As I've written before, the destruction that was brought by (and to) AIG through sleazy financial speculation is personal for me. I worked at AIG for many years. I liked it there, met a lot of good people, and traveled the world for it. But eventually there was easy money to be made in financial products (not my area), thanks to deregulation and a bipartisan failure to adequately enforce the law. The results helped bring down the world economy, and destroyed the company I knew, which is now a corporate charity case waiting to be dismantled so its parts can be sold.
So when AIG CEO Robert Benmosche said insulting things last week about liberals as customers, I was outraged like Barney Frank and others - but not necessarily for the same reason. "All of the states where we're ... the #1 insurer (in mortgage insurance) are red states," said Benmosche, while "all of the states where we're at the bottom are blue states." He added: "Part of what we found out is that our model is about culture and it's about the attitude in the public. And what we find is where there's more of a tendency for people to be more liberal, more that the government is responsible for what happens to me."
A less generous soul than me might offer another explanation: Maybe they're stupider in red states, and that's why they buy crappy products like the ones Robert Benmosche sells.
But I wouldn't insult my fellow citizens that way, whatever their political leanings, and I wouldn't denigrate AIG's products gratuitously. And while I understand the reactions of Frank and other Dems, I'm outraged for a different reason: What Benmosche said was terrible management. It's dumb because it's bad for business. Why alienate one-third of your company's customer base?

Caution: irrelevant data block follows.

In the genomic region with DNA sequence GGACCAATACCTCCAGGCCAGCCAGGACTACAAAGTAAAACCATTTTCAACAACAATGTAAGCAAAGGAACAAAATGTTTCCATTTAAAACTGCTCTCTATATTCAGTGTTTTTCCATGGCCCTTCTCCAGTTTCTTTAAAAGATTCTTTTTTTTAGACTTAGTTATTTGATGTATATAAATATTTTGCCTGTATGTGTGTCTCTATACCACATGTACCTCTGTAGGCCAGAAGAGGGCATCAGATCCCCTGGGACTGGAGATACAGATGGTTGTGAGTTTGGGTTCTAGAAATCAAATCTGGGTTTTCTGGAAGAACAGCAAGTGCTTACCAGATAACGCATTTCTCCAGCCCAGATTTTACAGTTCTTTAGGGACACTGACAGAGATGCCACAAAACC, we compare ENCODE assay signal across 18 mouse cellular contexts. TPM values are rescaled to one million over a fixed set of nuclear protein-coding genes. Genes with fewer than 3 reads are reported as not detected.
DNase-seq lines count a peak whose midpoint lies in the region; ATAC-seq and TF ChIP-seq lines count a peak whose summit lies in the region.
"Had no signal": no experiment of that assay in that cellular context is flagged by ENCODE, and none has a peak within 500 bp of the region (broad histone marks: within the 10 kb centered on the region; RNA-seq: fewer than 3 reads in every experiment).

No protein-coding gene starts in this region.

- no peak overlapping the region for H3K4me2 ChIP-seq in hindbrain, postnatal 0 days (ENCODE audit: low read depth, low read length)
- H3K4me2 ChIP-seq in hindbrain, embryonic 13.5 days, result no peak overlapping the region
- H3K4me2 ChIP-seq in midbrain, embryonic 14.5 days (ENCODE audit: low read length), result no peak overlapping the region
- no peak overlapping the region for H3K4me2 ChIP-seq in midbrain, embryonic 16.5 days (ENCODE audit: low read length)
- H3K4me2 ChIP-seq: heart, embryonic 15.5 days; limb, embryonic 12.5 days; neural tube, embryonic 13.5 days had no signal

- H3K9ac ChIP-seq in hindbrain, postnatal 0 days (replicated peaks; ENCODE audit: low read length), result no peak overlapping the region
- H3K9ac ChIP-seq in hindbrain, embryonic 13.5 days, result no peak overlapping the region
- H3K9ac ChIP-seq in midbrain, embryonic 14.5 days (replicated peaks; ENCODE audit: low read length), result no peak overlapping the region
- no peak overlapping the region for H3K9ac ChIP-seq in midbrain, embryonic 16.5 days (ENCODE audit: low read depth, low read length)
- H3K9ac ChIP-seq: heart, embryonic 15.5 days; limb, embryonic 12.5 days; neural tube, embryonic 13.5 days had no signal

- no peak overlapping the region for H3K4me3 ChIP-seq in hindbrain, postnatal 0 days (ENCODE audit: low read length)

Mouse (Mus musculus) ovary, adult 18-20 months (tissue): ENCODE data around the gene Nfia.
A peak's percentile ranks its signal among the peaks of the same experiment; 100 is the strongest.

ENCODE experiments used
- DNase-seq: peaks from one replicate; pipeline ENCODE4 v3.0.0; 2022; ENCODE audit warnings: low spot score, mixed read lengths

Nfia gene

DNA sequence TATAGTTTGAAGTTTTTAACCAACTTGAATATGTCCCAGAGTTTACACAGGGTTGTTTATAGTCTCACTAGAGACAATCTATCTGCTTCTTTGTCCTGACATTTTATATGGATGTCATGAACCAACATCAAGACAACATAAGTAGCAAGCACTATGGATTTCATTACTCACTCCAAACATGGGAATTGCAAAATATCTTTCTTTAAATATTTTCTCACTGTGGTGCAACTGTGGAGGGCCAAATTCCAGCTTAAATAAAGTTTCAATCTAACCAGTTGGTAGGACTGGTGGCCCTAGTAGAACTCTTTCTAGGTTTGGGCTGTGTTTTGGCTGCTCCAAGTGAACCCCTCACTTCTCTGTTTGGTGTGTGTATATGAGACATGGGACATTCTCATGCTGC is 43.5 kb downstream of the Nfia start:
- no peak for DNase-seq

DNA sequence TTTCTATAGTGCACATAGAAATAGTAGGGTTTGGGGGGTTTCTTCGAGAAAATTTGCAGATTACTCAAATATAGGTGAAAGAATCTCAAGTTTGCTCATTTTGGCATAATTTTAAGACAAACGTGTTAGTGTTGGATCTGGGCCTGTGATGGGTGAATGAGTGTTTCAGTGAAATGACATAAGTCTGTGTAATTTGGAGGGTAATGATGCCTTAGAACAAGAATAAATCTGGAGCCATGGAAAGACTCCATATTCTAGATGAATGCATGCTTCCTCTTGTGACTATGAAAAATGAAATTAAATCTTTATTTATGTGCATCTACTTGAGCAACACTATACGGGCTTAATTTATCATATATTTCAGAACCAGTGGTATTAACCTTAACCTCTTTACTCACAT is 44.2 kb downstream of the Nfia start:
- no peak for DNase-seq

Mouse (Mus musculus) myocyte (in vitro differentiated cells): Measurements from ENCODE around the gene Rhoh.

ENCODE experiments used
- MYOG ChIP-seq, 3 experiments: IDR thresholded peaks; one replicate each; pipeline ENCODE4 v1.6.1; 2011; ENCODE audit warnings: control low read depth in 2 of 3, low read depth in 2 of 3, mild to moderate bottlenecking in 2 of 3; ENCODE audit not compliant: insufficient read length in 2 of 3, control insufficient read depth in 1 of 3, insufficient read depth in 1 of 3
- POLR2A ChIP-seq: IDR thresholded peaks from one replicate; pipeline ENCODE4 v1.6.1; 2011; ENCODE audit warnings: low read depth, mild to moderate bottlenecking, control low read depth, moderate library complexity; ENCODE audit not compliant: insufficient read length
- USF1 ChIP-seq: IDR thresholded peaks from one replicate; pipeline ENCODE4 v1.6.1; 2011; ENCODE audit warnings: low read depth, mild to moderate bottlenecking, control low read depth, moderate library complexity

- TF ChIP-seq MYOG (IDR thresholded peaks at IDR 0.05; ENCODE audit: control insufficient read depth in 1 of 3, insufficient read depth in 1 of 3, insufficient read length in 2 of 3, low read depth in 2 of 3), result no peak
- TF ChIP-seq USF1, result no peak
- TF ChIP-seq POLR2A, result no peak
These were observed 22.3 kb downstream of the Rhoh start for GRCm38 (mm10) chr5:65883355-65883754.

My guess (it's just a guess, unless Benmosche discloses more) is that AIG does better in red states because it's been able to work the state regulators to its own advantage more successfully there. (Insurers devote a lot of time and money to that effort.) Or there may be other underwriting factors at work.
I suspect that Benmosche's ideological fervor overwhelmed his business sense, and he knew that he'd pay no price for it. After all, AIG was the conduit for a backdoor bailout to Goldman Sachs - which Goldman then publicly lied about. Despite that, and with the Treasury Department's blessing, the sell-off of the taxpayers' AIG assets was awarded to several Wall Street firms including - are you ready for this? - Goldman Sachs. Why would Benmosche expect repercussions? Accountability isn't a big factor in his world.